My kitten is not human. Again, repeat this with me: my kitten is not human.
Think about those cute “Unlikely Animal Friendships” we see so often on our Facebook feeds and Pinterests, which include: monkeys and parakeets, ducks and owls, and that's right—you and your kitten. You are such an odd couple that you deserve a reality show, really. Once you stop thinking of your kitten as human, you can start paving the scratchy road to recovery. Here's a few solutions:
1. My kitten litters the house—literally.
Mr. Poo Paws is a real slob, but the reality isn't that he's careless with your clean floors. Even if there were litter boxes abound in the wild, he would need time to learn how to be a cat, which includes properly covering his business and leaving it in the business section.
What helps? Litter mats. If possible, invest in an extra large litter mat because the smaller, plastic mats tend to get jumped over and ignored. It's also important to make sure that your mat is easy to clean and easy on the paws. Try testing the mat with your bare feet: if it's uncomfortable for you, it's uncomfortable for your cat.
2. My kitten tips over my cups, plants, mother, etc.
Kittens need stimulation. Easily manipulable objects are great play things because kittens love to paw, kick, and stretch their claws.
What helps? The obvious answer is not to leave cups and vulnerable objects in cat-friendly areas around the house, but it's less effective. Your kitten needs to learn how cohabitate with your cups. Instead, try alternative options for the kitten's curiosity. Wire springs with feathery ends on doorknobs and scratchers around the house work best, especially in areas of high risk to spill, splatter, and crash.
3. My kitten poops right next to the litter box.
Boo seems to look right at you when she does it, too. She must hate you. That, or she's trying to give you a message without the courtesy burial: there's something you need to know about the litter box. Either the box stinks or the brand of litter stinks.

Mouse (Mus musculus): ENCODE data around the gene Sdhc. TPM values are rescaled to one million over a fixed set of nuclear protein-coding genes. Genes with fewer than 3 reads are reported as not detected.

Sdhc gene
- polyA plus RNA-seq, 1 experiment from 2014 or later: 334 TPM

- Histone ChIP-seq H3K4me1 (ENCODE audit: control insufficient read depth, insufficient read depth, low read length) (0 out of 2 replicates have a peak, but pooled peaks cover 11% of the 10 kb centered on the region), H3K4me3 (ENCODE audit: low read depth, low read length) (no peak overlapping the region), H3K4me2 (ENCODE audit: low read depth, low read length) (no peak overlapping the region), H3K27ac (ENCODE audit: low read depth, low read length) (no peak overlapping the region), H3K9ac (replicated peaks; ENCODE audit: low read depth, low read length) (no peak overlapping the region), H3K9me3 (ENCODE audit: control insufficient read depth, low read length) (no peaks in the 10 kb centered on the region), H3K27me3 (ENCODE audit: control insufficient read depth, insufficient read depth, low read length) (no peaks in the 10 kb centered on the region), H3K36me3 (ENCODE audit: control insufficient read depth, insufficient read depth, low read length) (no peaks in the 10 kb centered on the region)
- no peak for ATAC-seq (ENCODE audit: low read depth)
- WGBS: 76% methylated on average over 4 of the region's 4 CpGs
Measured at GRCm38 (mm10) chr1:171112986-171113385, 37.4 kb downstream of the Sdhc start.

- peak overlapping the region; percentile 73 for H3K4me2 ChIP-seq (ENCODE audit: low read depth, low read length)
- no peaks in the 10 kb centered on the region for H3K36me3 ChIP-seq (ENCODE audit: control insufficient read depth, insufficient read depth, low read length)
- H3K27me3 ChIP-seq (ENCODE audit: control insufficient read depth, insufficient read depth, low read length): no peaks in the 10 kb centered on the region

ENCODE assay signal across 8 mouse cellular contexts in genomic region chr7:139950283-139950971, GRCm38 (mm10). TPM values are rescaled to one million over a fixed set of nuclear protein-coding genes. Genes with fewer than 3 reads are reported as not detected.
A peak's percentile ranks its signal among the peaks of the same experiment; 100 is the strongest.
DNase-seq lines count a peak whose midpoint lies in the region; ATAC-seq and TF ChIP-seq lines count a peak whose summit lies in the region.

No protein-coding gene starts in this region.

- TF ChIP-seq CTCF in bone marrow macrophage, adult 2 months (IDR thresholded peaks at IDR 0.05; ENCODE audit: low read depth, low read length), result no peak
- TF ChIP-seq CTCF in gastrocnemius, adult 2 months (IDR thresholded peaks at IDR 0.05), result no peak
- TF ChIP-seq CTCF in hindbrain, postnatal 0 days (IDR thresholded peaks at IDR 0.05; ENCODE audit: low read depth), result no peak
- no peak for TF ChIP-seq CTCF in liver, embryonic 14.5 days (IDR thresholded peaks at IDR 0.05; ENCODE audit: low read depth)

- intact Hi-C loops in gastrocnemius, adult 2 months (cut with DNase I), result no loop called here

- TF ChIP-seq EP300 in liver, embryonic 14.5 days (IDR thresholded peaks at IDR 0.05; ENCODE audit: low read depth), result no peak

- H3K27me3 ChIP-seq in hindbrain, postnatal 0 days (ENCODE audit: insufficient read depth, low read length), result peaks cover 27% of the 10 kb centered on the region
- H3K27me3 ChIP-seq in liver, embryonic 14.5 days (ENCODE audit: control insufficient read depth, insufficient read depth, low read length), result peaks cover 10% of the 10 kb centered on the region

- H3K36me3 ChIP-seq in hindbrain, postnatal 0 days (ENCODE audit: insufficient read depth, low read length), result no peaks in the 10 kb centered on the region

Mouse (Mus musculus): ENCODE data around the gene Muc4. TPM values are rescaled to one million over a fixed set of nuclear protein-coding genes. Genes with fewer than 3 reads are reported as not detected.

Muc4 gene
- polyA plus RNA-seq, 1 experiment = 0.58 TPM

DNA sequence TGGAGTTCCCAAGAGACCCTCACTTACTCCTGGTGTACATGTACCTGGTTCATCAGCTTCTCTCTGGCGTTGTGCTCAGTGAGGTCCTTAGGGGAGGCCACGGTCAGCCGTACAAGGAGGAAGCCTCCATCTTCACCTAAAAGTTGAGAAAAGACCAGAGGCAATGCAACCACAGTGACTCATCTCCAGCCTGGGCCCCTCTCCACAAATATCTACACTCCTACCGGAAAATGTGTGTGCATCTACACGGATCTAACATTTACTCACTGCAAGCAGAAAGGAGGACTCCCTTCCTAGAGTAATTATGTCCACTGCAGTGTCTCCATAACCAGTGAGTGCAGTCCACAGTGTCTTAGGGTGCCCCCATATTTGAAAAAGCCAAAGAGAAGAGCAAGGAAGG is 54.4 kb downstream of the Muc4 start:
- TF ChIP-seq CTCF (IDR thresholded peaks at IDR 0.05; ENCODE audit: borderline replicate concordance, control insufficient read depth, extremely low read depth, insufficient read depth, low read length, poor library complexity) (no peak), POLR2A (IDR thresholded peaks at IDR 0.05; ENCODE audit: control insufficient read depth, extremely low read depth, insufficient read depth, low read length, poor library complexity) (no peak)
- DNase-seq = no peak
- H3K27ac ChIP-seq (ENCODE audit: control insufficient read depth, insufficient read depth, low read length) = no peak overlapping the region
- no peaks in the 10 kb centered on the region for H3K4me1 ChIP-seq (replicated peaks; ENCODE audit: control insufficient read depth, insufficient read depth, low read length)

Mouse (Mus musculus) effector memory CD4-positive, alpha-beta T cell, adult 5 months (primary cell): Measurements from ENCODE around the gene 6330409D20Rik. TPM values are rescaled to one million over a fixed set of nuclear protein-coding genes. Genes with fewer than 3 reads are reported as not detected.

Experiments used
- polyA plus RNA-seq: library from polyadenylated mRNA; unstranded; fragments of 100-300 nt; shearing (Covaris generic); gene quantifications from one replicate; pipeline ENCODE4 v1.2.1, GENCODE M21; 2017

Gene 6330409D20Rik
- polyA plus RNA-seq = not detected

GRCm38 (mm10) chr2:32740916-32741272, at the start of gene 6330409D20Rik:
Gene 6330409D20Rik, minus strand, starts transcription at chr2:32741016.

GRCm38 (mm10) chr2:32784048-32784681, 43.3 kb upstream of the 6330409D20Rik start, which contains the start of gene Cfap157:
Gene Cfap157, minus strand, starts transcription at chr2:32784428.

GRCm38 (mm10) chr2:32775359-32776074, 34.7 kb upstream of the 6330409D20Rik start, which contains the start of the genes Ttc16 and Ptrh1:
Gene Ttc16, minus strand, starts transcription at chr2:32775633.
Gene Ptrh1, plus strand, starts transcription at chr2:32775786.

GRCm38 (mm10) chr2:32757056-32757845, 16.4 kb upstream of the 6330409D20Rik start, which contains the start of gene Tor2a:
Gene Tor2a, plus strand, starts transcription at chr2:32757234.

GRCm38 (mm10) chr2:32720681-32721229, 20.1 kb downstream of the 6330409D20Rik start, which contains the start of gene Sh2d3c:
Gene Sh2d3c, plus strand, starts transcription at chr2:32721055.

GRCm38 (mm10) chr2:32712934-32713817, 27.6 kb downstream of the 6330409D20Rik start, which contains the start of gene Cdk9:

What helps? No claws mean sensitive paws. If your kitten is declawed, the problem is most likely the brand of litter. Try organic, natural litters over the chemically treated brands.
Not declawed? The litter box may not be getting clean enough—I know it's not exactly like cleaning a swimming pool—but you got this baby year 'round! The litter box should be scooped daily, or truly, after every bowel movement. Try to deep-clean the box at least four times a week, or if you're feeling rather randy, every other day.
4. My kitten poops nowhere near the litter box.
Do you have more than one kitten? Try putting out more than one box. Some felines don't take kindly to sharing public restrooms. Open boxes, rather than enclosed, are best for multiple cats.
Just one kitten? Multiple litter boxes work for only children too (the furry kind). Try setting out a box in two different rooms. Also, be sure to use a UV light for spotting areas around the house marked with his scent for deep cleaning.
5. My kitten attacks my ankles and hands.
One, two, Kitty Krueger is coming for you...
You're not playing with your hands, right? If you are, then stop it! He's associating your hands with play time and well, he's ready to play.
What helps? Get out all of his energy before he gets antsy. Set aside 15 minutes twice each day for playtime—with cat toys! You have to train him not to associate your body with a jungle gym. Eventually, he will associate playtime more with the toys than he does with your body. Show him your body is not his wonderland.
What are some of your kitten tips and tricks?